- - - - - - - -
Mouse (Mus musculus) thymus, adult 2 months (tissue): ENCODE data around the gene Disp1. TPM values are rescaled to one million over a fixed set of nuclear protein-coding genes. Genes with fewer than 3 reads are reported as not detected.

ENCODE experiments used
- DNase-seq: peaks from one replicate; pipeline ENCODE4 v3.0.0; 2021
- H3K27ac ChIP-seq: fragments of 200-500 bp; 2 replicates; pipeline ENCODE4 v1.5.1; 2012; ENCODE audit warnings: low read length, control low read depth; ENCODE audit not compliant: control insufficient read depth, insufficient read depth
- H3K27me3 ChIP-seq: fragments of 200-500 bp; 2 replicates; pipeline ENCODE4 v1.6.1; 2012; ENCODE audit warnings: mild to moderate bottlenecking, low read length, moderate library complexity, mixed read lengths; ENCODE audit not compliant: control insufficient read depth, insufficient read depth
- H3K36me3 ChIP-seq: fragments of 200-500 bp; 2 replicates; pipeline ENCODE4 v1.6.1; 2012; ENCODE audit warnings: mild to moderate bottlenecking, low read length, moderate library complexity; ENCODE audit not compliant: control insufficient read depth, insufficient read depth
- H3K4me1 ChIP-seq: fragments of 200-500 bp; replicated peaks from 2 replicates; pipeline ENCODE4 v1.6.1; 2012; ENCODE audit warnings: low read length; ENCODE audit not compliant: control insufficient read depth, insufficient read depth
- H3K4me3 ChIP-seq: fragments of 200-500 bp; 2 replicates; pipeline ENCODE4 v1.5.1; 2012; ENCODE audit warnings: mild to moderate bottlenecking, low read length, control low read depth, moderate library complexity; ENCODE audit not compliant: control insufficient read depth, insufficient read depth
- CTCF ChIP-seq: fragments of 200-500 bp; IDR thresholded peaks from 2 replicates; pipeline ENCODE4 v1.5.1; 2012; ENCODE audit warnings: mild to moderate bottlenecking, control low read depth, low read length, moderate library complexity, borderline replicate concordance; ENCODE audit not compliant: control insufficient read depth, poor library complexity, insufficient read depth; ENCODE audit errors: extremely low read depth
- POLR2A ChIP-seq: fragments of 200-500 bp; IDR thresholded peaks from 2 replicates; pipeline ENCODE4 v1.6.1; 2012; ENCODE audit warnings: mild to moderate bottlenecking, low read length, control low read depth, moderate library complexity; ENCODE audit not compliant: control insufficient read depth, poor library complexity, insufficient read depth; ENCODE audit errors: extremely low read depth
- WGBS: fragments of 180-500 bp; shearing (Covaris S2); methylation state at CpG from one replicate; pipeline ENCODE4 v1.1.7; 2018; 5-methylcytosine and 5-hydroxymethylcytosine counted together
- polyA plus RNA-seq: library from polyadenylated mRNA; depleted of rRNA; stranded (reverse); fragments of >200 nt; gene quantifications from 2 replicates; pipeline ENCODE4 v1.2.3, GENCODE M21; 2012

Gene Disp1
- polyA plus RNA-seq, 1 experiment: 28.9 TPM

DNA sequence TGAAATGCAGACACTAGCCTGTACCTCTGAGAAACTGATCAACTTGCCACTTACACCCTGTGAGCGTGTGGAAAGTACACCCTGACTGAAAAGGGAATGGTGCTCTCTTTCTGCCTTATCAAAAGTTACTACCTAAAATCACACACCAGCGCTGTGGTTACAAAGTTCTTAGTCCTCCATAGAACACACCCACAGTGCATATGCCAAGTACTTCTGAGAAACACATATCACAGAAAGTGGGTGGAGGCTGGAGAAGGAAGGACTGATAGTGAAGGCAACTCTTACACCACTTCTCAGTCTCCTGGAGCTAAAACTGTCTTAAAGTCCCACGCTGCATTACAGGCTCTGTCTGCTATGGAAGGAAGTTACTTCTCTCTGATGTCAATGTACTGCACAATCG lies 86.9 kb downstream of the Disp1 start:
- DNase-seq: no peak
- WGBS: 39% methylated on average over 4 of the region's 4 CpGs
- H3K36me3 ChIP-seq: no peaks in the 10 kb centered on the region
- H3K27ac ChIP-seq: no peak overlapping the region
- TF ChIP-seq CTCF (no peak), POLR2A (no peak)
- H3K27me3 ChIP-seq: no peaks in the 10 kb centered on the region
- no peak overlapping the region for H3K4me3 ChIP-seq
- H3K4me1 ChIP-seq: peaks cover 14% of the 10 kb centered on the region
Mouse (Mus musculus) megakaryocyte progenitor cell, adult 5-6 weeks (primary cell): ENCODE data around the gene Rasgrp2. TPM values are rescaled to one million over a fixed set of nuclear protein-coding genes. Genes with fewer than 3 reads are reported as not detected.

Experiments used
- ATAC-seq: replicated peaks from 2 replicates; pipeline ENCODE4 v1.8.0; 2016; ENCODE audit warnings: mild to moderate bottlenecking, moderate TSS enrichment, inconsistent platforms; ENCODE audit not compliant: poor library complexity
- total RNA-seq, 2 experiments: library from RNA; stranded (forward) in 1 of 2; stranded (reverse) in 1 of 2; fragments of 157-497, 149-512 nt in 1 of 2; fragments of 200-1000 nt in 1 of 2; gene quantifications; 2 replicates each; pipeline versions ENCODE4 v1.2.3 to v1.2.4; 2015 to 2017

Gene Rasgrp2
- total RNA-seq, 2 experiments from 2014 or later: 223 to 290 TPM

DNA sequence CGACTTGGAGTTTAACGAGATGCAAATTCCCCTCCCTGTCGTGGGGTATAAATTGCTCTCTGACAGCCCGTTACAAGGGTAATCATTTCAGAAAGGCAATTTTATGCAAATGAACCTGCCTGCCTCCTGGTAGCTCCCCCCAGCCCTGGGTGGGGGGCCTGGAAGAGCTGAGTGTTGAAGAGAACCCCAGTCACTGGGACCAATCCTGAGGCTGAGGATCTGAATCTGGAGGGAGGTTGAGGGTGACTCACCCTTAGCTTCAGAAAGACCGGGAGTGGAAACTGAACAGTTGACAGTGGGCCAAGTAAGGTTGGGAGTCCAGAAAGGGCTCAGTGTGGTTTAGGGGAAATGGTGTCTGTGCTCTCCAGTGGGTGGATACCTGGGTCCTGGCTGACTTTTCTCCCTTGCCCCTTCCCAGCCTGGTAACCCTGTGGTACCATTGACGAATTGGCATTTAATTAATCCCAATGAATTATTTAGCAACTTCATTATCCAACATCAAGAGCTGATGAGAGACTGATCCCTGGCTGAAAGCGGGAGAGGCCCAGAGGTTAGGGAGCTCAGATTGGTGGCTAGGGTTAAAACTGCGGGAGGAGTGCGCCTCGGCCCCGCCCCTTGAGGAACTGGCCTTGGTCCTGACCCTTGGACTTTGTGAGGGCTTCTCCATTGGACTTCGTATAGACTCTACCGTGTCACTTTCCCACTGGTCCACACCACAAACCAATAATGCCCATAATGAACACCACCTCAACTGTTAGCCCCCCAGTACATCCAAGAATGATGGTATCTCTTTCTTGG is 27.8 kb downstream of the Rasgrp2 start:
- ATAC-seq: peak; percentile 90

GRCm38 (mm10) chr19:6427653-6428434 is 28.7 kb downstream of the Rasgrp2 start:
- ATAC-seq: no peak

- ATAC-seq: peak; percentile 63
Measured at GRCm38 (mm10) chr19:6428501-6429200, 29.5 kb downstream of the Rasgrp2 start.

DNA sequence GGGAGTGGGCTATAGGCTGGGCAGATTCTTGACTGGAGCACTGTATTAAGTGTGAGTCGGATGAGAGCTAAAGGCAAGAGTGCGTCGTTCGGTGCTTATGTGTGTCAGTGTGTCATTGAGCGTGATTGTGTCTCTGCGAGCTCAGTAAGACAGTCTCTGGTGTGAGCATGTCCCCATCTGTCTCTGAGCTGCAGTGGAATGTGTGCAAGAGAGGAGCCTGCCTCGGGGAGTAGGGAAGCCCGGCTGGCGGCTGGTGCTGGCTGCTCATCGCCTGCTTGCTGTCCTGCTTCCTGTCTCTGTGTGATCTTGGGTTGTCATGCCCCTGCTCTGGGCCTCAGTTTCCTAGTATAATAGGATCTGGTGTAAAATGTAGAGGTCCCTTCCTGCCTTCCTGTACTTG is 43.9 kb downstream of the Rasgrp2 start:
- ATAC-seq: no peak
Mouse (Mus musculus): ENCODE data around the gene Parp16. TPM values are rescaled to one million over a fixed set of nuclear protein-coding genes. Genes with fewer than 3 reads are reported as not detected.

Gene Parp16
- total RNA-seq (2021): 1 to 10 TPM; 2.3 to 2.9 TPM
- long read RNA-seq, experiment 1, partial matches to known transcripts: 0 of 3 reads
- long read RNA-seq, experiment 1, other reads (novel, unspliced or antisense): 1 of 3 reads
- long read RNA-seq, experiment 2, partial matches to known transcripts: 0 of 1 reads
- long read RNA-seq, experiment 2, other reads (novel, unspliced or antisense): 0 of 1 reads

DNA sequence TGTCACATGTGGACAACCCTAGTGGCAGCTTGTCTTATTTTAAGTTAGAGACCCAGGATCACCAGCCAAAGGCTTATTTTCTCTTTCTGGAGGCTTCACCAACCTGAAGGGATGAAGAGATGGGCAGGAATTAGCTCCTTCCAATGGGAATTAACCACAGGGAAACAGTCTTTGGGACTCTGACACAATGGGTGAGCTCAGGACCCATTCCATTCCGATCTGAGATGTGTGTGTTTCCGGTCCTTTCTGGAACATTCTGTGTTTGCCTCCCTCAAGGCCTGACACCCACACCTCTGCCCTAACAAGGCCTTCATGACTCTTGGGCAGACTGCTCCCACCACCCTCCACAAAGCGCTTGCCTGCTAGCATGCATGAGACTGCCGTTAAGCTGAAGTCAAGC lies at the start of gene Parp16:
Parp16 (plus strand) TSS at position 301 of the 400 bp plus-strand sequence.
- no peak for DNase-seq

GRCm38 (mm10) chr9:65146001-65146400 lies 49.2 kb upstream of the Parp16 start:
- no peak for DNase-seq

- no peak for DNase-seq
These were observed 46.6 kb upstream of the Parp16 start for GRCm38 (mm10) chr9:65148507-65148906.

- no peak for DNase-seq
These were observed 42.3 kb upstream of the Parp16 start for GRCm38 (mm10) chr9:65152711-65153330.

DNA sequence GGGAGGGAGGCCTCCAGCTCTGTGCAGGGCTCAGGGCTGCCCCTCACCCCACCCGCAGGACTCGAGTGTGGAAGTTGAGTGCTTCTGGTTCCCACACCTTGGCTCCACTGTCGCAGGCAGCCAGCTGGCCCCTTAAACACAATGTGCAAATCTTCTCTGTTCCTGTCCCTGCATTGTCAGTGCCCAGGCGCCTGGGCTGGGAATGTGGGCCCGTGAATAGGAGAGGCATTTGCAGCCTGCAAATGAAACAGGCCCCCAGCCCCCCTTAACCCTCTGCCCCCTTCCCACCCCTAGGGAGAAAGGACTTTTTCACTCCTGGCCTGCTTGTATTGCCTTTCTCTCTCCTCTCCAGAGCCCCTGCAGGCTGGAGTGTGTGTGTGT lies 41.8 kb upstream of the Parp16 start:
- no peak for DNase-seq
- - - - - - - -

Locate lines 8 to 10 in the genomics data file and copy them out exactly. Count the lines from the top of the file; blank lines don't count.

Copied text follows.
- H3K4me3 ChIP-seq: fragments of 200-500 bp; 2 replicates; pipeline ENCODE4 v1.5.1; 2012; ENCODE audit warnings: mild to moderate bottlenecking, low read length, control low read depth, moderate library complexity; ENCODE audit not compliant: control insufficient read depth, insufficient read depth
- CTCF ChIP-seq: fragments of 200-500 bp; IDR thresholded peaks from 2 replicates; pipeline ENCODE4 v1.5.1; 2012; ENCODE audit warnings: mild to moderate bottlenecking, control low read depth, low read length, moderate library complexity, borderline replicate concordance; ENCODE audit not compliant: control insufficient read depth, poor library complexity, insufficient read depth; ENCODE audit errors: extremely low read depth
- POLR2A ChIP-seq: fragments of 200-500 bp; IDR thresholded peaks from 2 replicates; pipeline ENCODE4 v1.6.1; 2012; ENCODE audit warnings: mild to moderate bottlenecking, low read length, control low read depth, moderate library complexity; ENCODE audit not compliant: control insufficient read depth, poor library complexity, insufficient read depth; ENCODE audit errors: extremely low read depth